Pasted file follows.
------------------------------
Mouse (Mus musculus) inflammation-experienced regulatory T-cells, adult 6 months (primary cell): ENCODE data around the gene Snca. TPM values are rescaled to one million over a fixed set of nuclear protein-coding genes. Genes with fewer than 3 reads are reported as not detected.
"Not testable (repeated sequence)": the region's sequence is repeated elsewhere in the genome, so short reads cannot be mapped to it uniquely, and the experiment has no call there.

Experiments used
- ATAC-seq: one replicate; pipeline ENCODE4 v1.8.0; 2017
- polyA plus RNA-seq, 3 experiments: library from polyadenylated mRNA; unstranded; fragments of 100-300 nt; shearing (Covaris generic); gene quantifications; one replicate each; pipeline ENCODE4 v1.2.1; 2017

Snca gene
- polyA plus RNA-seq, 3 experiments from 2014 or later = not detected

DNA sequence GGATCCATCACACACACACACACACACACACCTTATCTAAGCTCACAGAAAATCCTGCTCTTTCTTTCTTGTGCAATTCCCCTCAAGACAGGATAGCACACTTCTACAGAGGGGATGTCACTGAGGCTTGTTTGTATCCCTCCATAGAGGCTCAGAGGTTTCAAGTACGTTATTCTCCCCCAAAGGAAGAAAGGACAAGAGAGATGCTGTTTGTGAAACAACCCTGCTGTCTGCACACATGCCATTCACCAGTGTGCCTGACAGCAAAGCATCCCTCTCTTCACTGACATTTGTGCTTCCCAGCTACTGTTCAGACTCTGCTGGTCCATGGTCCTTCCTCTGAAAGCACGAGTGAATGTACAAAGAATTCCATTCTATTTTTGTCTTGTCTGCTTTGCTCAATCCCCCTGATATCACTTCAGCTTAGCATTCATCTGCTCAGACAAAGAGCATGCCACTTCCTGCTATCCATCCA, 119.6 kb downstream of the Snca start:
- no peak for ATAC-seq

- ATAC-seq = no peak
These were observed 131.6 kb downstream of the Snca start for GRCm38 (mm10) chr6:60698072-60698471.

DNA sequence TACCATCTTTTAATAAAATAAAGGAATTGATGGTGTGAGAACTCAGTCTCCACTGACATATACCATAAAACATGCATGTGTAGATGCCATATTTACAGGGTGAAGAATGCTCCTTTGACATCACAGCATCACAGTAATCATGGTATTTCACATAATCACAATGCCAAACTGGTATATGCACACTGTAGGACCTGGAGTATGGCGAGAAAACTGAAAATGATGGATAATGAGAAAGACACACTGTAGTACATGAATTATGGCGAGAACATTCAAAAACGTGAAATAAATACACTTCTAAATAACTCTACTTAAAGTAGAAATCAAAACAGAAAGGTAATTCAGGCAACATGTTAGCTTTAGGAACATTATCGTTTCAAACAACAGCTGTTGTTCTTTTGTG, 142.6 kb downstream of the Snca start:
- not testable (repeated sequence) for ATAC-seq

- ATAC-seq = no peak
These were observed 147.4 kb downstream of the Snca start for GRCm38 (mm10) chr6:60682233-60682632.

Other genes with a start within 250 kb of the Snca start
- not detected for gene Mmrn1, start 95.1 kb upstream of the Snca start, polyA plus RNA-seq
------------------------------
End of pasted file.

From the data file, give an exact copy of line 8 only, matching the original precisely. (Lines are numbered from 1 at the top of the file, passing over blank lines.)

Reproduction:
DNA sequence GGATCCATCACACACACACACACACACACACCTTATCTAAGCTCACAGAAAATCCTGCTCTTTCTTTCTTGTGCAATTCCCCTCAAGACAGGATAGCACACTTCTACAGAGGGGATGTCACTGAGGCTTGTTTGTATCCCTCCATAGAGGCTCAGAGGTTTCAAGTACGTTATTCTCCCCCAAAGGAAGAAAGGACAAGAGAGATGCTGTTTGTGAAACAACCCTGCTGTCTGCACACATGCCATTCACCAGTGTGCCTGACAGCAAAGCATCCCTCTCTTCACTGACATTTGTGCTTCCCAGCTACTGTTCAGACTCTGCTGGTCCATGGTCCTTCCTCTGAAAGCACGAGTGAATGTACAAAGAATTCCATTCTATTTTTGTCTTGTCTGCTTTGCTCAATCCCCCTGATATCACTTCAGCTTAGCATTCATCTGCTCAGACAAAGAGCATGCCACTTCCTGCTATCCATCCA, 119.6 kb downstream of the Snca start: